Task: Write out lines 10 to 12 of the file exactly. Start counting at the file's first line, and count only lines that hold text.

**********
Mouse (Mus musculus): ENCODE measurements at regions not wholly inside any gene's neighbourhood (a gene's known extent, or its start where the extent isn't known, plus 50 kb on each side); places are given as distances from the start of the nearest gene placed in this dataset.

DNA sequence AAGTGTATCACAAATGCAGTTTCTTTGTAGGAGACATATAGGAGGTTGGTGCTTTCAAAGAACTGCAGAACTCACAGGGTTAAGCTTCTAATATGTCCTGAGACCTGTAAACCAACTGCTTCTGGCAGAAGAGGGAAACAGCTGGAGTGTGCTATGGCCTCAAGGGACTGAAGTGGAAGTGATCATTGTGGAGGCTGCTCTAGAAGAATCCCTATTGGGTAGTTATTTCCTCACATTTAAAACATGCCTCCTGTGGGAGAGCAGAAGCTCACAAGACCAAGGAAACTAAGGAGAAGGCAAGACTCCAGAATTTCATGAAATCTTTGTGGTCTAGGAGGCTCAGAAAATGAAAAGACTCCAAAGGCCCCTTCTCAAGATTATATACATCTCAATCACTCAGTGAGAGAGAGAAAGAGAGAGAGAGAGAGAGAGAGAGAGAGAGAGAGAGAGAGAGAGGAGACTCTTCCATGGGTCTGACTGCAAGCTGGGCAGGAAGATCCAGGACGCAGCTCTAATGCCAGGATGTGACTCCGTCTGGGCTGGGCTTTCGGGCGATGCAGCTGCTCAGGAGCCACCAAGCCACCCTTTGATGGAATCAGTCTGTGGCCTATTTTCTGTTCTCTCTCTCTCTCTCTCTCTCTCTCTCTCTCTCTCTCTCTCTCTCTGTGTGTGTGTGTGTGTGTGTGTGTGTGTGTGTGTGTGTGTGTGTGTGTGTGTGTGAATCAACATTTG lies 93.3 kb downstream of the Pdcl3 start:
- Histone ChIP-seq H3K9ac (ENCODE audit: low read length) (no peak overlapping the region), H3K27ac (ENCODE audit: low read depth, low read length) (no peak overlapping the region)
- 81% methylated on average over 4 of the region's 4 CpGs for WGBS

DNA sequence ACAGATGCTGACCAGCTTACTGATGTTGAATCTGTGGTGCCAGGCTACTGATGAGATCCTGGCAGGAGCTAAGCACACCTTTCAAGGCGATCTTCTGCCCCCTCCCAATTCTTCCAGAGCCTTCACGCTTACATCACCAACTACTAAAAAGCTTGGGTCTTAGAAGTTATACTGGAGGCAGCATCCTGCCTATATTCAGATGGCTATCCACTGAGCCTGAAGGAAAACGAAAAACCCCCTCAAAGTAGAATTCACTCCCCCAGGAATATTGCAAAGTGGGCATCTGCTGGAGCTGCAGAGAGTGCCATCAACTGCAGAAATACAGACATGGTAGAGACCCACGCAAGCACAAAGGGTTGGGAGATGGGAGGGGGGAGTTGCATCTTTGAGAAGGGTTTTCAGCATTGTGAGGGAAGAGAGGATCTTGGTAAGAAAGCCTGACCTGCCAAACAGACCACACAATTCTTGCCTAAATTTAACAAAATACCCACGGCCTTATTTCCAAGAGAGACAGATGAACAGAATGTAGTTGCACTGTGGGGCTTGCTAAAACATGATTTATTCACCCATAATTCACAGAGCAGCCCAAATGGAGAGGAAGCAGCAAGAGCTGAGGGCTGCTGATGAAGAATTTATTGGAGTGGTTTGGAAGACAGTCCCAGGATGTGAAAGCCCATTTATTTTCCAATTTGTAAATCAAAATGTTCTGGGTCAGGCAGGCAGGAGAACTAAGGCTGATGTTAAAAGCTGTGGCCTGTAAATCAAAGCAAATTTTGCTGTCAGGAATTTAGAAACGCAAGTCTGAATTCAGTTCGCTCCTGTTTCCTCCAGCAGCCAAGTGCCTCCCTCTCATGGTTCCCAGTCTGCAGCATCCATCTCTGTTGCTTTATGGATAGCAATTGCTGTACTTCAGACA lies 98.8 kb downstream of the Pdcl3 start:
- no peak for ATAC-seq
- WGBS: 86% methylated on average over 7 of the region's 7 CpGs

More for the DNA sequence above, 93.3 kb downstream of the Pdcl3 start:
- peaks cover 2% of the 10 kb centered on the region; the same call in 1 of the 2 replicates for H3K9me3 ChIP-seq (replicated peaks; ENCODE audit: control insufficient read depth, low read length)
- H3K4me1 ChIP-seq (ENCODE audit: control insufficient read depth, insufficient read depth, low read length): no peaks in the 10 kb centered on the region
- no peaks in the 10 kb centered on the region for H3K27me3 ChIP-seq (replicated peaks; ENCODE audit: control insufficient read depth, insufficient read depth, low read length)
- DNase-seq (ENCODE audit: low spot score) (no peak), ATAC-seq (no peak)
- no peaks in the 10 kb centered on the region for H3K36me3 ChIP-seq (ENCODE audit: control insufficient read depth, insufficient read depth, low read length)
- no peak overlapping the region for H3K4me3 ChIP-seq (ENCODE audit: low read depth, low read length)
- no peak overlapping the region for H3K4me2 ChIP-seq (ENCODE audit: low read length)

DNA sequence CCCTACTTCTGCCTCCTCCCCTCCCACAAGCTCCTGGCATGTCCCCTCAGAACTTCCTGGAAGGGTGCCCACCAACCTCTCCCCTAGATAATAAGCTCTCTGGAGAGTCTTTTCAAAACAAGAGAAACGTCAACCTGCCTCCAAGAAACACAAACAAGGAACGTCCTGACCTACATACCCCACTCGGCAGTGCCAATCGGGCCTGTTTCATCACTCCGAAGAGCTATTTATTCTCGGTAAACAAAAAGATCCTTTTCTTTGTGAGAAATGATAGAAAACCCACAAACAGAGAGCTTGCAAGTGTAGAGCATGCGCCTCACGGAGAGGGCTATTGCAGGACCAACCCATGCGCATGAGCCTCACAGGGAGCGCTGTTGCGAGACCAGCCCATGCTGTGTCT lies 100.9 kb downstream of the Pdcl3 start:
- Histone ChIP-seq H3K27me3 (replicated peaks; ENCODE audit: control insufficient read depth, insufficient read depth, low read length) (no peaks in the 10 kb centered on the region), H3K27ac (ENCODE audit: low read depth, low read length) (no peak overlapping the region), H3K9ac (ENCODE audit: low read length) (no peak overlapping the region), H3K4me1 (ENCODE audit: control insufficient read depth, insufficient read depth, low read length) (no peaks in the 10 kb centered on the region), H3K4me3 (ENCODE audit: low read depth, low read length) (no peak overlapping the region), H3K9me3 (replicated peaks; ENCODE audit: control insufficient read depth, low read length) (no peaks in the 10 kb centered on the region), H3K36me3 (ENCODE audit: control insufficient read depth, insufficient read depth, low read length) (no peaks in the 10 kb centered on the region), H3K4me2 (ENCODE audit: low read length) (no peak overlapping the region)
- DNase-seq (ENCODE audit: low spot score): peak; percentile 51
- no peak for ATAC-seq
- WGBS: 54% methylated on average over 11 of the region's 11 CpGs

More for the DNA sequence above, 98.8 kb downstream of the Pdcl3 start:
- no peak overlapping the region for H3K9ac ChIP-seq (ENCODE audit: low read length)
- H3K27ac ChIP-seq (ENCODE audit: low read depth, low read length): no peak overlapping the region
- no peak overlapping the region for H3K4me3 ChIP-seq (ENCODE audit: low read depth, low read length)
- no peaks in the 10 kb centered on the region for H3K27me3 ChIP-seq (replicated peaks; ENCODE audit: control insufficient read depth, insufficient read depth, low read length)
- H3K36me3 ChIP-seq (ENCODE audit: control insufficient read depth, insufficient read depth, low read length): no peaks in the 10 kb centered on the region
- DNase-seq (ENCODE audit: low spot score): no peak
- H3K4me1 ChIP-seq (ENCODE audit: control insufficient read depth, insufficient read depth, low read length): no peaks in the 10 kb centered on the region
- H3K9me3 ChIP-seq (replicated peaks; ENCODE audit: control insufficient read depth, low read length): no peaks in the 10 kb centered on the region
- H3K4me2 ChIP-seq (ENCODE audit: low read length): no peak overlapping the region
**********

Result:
- H3K4me1 ChIP-seq (ENCODE audit: control insufficient read depth, insufficient read depth, low read length): no peaks in the 10 kb centered on the region
- no peaks in the 10 kb centered on the region for H3K27me3 ChIP-seq (replicated peaks; ENCODE audit: control insufficient read depth, insufficient read depth, low read length)
- DNase-seq (ENCODE audit: low spot score) (no peak), ATAC-seq (no peak)